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Globalisation and Better Governance: Combating IUU fishing Public Deposited

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  • The European Union ranks third worldwide in terms of fishing power, with 5.7 million tonnes landed in 2006 and a fishing fleet active in every ocean. It is also the leading importer of fish (worth some ¬20 billion in 2006). That is why the European Commission considers that the European Union has a major responsibility that obliges it to take the lead in combating illegal fishing. Illegal, unreported and unregulated fishing is thriving throughout the world. According to estimates, this global commerce is worth 3 to 10 billion euros per year. As a comparison, legal landings by the EU fleet reached 6.7 billion euros in 2006. The scope of marine poaching and its environmental, economic and social impact make it a political priority. Illegal fishing depletes world stocks and compromises the protective measures implemented to ensure their sustainability. It affects signifactly the economic performance of legal fishing fleets by reducing catch volumes and depressing prices. Furthermore, by targeting the national waters of developing countries which do not have the means to patrol them effectively, illegal fishing robs these underprivileged populations of an essential food source. The European Commission proposed in 2007 a strategy aimed at depriving illegal fishing of its commercial outlets in the European Union. This strategy would involve, in particular, widespread State-based port control, which forces each State to ensure that the fishing products they import are legal. In other words, all fish, molluscs and crustaceans (including processed products) entering the European Union will have to be certified by the flag State of the vessel which caught them. Vessels whose flag State does not certify the products on board will not be able to access European ports. In order to develop such measures, the new strategy takes an overarching approach to the problem, taking account of the activities through which illegal fishing finds outlets: transhipment of catches, processing, landings in port and marketing. A package of measures including certification requirements, commercial and other sanctions, stegthened control standards, and increased international cooperation should deprive illegal fishing of commercial outlets in the EU and thus to strike fraudsters where the impact will be the greatest: their profits. Implementing measures are now actively being discussed with EU Member States, stakeholders and the international community. Issues such as pursing EU nationals engaged in IUU fishing beyond EU waters are being tackled. Sensitive areas such as increased administrative burdens for EU border controls, importers and retailers and the cost of implementing certification systems by developing countries are also being examined.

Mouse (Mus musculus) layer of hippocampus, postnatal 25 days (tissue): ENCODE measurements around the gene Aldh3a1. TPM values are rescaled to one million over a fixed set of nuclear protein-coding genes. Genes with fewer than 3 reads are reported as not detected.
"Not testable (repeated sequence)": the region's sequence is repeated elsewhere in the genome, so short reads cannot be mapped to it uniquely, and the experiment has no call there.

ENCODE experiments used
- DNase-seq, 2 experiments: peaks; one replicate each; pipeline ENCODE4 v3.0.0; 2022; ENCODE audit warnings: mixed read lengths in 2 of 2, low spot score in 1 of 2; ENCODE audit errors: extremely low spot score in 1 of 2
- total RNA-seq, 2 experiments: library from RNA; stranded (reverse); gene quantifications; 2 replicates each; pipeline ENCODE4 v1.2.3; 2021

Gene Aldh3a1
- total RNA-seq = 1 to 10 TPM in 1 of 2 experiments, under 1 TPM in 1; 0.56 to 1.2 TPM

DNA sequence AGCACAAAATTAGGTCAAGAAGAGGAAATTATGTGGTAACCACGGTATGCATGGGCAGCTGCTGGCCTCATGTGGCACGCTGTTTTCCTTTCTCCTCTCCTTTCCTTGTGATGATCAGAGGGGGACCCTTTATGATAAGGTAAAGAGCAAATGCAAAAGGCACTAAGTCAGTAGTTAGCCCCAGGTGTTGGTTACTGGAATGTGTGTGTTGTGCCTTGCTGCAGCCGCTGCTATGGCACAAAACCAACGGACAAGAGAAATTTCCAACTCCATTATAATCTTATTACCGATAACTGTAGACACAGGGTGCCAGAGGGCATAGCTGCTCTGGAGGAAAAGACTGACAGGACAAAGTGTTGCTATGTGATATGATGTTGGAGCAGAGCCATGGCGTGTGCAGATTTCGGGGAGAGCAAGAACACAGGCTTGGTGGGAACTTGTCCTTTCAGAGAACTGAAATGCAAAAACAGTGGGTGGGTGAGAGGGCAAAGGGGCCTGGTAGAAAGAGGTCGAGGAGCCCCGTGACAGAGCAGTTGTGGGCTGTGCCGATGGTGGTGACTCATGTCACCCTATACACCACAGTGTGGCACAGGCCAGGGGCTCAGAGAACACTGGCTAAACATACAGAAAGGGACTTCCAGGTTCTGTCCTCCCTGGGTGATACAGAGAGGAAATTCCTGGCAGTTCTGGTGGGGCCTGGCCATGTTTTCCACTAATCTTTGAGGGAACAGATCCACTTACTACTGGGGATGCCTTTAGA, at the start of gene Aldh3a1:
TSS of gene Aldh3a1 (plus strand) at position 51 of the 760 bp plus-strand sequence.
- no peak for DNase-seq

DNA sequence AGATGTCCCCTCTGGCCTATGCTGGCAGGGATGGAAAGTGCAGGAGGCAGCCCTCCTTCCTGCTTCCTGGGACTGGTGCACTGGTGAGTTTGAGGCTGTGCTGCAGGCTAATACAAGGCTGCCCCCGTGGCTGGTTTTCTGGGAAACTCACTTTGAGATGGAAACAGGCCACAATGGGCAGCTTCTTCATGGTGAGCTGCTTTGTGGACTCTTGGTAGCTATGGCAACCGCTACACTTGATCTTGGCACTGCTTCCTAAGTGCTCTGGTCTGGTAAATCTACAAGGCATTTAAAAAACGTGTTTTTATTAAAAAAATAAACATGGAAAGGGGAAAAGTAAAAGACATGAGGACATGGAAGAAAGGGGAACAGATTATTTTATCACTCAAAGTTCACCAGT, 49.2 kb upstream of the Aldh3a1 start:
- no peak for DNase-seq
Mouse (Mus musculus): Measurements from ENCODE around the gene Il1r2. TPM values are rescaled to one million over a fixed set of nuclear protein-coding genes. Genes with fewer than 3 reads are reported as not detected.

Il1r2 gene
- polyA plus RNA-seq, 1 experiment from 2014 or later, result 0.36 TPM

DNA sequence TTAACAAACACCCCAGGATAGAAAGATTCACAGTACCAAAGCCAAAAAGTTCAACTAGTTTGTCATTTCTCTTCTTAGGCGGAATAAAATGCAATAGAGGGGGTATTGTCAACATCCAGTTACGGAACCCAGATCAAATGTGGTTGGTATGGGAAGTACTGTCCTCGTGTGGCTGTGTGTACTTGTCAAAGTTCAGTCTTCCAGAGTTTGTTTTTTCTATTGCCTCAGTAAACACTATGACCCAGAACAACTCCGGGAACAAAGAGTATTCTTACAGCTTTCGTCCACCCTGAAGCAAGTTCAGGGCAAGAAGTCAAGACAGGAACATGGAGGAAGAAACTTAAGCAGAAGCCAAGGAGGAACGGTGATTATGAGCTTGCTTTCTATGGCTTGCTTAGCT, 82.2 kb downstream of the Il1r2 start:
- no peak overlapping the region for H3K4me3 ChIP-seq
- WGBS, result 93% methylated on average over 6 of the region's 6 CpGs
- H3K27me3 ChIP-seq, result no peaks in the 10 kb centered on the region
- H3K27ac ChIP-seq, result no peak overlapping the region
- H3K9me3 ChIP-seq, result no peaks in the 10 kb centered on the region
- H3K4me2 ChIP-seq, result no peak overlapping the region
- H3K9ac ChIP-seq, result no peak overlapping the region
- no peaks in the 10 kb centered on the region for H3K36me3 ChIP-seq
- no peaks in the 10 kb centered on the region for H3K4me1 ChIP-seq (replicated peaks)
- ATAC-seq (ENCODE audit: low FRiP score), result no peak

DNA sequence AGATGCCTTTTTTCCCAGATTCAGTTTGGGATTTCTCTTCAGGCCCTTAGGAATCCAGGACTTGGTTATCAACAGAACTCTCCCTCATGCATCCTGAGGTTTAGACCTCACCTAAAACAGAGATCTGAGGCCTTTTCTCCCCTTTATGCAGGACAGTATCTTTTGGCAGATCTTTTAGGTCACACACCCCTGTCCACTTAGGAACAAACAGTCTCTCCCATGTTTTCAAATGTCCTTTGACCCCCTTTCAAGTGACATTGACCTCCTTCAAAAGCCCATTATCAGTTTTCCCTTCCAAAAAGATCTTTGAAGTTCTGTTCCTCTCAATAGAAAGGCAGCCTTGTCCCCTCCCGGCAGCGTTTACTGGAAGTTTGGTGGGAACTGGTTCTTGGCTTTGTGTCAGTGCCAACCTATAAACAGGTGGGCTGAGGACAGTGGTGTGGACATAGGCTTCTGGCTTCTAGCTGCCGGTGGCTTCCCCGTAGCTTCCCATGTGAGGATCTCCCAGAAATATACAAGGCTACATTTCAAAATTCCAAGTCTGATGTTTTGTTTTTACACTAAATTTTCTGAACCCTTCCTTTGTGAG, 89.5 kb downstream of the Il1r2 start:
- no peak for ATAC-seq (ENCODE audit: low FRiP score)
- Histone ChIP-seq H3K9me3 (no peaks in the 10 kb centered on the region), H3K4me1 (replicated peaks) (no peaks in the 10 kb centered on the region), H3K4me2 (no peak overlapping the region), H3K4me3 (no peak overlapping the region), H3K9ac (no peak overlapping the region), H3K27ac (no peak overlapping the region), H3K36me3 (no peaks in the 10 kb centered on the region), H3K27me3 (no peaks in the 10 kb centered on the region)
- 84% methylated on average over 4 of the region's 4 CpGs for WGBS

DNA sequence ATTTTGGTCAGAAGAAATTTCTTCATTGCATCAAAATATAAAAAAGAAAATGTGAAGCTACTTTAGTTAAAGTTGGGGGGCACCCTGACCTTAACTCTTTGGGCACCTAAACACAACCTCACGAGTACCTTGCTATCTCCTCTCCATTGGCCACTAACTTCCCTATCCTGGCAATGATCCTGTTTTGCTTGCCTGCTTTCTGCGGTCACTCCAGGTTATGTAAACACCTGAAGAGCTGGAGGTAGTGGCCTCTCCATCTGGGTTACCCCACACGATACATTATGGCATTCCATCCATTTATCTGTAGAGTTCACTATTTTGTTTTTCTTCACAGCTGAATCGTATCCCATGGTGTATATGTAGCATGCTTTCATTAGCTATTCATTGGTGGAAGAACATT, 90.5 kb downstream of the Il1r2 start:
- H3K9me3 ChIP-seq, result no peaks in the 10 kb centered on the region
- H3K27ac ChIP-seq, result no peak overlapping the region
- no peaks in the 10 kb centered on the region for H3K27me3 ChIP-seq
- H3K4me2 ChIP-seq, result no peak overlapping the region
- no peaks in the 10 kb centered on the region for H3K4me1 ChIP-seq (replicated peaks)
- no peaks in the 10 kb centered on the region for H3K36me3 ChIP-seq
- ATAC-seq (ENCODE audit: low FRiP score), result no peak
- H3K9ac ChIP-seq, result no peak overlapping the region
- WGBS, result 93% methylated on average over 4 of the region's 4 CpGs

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  • Spagnolli, Alberto. 2008. Globalisation and Better Governance: Combating IUU fishing. In: Proceedings of the Fourteenth Biennial Conference of the International Institute of Fisheries Economics & Trade, July 22-25, 2008, Nha Trang, Vietnam: Achieving a Sustainable Future: Managing Aquaculture, Fishing, Trade and Development. Compiled by Ann L. Shriver. International Institute of Fisheries Economics & Trade, Corvallis, Oregon, USA, 2008.
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  • US National Oceanic and Atmospheric Administration (NOAA) Fisheries Division, The Department of Fisheries and Oceans, Canada; Aquaculture CRSP and AquaFish CRSP; Minh Phu Seafood Corporation; Vietnam Datacommunication Company (VDC); Camau Frozen Seafood Processing Import Export Corporation (Camimex); Long Sinh Limited Company; Mai Linh Group and Nam Viet Corporation.
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